As part of the battle to save the hippos from being culled, they have become the first non-human creature to be legally considered people or “interested persons” with legal rights by the U.S. courts. In Colombia, non-human animals have the right to bring lawsuits that protect their interest as long as they are not ‘compelled’ to do so. An interested party is then allowed to go to the U.S. federal court to obtain documents or testimony. This is what happened in the case of the Pablo Escobar hippos. The Animal Defense League Fund (ADLF), an animal law advocacy group, applied to the U.S. federal court on behalf of the hippos. Two wildlife experts from Ohio shared their expertise about non-surgical sterilization as an alternative to culling the rapidly growing population. The application was granted, meaning the District Court recognized the hippos as people, the first time non-human creatures have been recognized in U.S. history. The court order authorizes the hippos to exercise their legal right to “obtain information” in the U.S., or have a representative do so in their stead. Some believe this a small step in the legal case for the Pablo Escobar hippos and for animal rights in general. However, legally this ruling has no impact in Colombia because it will be the Columbian authorities that decide how to deal with the hippos, not American authorities. A government agency in Colombia has already started sterilizing some of the hippos, but the safest method to proceed is up for debate.

 
Hippos in the lake on the former private estate of drug kingpin Pablo Escobar. Fernando Vergara.APPablo Escobar’s hippos in the lake on the former private estate in Colombia. Credit: Fernando Vergara, AP

Non-Native Mangroves create Novel Habitats

In most situations, invasive or non-native species can damage the environment in which they are introduced. However, there is growing recognition that in some instances, non-natives species may provide ecosystem services in areas where climate and land use are rapidly changing, subsequently replacing or providing ecosystem services that were previously lost. A recent study of non-native red mangrove (Rhizophora mangle) habitats on Hawaii’s Moloka’i Island has examined how they provide beneficial services to the ecosystem.

On this island, the mangroves were introduced in 1902 to stabilize eroding coastal mudflats and reduce the degradation of adjacent coral reefs. Since then, the mangroves have spread across the intertidal zone of Moloka’i and neighboring islands creating novel habitats. The mangroves are argued to be both beneficial and detrimental to the environment, but at what point does the one outweigh the other. Mangroves provide a positive influence on sediment retention and water quality, but they may threaten ancient Hawaiian fishponds, the local aquaculture. Some birds benefit from the mangroves, using them as shelter, while some waterbirds are limited by the mangroves as they reduce the mudflats that the birds rely on for foraging and nesting.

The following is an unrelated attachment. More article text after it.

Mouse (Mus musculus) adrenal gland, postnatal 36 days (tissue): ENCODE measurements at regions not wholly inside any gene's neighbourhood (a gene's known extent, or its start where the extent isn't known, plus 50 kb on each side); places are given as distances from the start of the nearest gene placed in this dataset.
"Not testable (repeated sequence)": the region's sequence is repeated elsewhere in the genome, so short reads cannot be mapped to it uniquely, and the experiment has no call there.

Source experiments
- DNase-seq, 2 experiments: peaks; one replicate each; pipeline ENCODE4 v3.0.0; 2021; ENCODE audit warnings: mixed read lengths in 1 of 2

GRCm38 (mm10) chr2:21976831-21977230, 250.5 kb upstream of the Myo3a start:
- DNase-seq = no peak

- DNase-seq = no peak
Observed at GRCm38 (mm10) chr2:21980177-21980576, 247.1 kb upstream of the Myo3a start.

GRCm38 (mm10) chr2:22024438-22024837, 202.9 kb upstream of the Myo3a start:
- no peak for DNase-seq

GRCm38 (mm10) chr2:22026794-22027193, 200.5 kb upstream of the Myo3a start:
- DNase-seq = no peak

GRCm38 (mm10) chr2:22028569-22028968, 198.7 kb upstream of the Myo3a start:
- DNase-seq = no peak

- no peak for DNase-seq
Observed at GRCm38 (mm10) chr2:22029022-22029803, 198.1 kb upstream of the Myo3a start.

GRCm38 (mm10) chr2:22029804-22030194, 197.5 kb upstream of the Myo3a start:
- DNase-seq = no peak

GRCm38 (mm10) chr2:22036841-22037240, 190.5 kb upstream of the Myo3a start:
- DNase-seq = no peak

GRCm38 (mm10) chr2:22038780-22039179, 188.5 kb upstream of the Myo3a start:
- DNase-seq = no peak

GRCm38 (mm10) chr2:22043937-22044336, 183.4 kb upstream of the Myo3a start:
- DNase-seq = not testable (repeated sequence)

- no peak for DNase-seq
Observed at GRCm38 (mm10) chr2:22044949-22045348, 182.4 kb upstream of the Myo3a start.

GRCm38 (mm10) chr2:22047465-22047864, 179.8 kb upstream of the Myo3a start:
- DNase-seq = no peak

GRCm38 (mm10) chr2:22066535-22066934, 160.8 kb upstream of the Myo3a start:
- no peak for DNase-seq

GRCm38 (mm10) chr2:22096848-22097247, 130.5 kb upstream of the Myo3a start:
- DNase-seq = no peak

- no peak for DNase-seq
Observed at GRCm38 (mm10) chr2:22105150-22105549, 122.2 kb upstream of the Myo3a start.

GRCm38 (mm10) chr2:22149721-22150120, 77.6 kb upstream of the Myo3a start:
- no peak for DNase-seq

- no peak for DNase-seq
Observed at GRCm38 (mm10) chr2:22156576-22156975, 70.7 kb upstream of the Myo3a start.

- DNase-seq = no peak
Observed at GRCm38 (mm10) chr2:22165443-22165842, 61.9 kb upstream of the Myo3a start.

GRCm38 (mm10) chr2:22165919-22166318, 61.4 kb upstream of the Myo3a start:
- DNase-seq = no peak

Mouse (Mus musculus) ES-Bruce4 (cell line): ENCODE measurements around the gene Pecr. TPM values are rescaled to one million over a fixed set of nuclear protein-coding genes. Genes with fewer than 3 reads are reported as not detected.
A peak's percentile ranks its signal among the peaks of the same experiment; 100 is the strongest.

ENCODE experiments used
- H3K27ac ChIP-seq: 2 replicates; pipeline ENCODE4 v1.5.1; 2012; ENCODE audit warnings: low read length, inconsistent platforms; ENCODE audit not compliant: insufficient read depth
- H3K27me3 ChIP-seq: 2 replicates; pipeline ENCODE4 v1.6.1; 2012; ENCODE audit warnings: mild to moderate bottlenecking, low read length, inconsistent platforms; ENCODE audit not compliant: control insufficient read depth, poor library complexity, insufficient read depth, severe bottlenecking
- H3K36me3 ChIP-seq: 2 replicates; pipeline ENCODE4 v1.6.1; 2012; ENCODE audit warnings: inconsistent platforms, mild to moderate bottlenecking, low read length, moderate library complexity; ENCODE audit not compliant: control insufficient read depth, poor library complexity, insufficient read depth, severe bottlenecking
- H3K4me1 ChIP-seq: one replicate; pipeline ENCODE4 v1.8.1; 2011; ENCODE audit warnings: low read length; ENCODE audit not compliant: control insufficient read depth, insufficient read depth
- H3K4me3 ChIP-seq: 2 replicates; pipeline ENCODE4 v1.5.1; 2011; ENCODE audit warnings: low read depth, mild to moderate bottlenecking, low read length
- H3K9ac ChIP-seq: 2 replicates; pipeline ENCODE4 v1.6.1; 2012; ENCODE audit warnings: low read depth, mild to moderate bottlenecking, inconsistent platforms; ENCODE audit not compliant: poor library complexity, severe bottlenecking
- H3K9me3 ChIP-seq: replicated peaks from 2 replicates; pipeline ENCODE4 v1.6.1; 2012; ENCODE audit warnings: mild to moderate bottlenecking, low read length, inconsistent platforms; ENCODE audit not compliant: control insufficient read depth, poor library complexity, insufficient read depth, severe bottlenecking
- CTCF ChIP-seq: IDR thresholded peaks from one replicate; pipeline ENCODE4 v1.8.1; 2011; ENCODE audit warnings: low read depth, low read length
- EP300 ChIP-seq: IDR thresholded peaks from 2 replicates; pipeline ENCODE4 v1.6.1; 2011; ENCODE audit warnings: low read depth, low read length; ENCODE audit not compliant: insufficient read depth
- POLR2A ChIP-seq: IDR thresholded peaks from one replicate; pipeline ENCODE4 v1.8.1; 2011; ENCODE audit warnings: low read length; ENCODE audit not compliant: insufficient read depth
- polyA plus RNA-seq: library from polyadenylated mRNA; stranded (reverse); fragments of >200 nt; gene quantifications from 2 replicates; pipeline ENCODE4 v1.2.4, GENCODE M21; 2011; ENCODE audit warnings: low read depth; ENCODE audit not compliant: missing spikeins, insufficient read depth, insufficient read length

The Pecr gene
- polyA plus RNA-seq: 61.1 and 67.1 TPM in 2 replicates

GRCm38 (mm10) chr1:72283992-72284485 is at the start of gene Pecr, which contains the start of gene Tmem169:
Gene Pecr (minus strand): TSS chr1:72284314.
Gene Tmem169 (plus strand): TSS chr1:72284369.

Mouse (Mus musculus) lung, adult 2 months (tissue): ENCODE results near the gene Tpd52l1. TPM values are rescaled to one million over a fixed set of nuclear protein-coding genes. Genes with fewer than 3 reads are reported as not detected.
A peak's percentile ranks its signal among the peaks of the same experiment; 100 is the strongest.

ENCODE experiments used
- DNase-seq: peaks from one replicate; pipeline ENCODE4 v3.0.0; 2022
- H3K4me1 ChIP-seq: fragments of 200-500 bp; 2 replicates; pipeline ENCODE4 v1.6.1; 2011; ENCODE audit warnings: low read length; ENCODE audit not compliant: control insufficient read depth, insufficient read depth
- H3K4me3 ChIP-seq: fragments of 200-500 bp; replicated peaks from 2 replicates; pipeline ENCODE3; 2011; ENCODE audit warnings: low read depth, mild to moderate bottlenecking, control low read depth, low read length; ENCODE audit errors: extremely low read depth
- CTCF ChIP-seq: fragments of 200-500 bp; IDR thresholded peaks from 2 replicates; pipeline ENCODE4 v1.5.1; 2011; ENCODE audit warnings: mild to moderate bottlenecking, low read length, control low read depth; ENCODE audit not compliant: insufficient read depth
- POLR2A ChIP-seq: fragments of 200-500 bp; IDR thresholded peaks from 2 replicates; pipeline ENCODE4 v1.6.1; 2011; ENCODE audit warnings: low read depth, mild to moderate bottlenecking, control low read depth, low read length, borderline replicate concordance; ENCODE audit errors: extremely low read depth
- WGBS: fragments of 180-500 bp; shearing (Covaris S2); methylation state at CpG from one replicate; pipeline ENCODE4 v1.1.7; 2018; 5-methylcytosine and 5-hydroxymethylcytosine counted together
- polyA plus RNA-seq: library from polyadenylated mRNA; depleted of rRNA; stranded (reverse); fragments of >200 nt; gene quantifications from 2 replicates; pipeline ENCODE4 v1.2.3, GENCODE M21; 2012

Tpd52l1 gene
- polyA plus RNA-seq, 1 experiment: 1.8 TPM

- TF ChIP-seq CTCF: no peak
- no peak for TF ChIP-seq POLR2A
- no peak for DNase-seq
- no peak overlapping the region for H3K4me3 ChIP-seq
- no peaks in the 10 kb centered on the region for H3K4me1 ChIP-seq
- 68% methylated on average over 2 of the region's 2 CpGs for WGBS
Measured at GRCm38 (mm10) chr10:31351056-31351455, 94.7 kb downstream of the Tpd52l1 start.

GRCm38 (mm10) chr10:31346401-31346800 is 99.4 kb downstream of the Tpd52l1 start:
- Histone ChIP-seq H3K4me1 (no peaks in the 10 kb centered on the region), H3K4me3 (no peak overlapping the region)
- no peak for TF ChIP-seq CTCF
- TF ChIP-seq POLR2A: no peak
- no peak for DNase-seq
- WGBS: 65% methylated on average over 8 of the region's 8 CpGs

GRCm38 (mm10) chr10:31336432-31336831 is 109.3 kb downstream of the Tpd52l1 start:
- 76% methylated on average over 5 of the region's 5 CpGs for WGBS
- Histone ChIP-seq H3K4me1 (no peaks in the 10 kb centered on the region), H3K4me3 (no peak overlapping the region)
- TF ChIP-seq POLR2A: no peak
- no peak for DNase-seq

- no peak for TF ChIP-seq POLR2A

Researchers decided to compare mangrove habitats to open-coast and fishpond habitats without mangroves. The study found that the zooplankton communities in mangrove stands were comparable to those of the open coast. Zooplankton are a key component of marine ecosystems. Researchers also found that while some species of zooplankton were less abundant, others rare species were only present in mangrove habitat, suggesting that these habitats may benefit, rather than impede, zooplankton. The research paper suggests that in the face of declining fisheries, threatened reef ecosystems, and changing climatic and ocean conditions, some invasive species, such as mangroves, provide a valuable economic service that may outweigh their negative effects.

To read more about the mangroves and decision-making process involved in managing these invasive species: Lewis and Granek, 2021


A mangrove forest in the nation of Palau. (USDA Forest Service photo)
A mangrove forest in the nation of Palau. Credit: USDA Forest Service photo
 
 The island of Moloka'i and its location in the Hawaiian Islands 
The island of Moloka'i and its location in the Hawaiian Islands. Examples of (b) a paired site within a fishpond and (c) a paired open-coast site outside a fishpond. M open-coast mangrove, O open-coast non-mangrove, PM fishpond mangrove, PO fishpond non-mangrove. Credit: Lewis and Granek, 2021.
 

Hybridization in Invasive Brown Anoles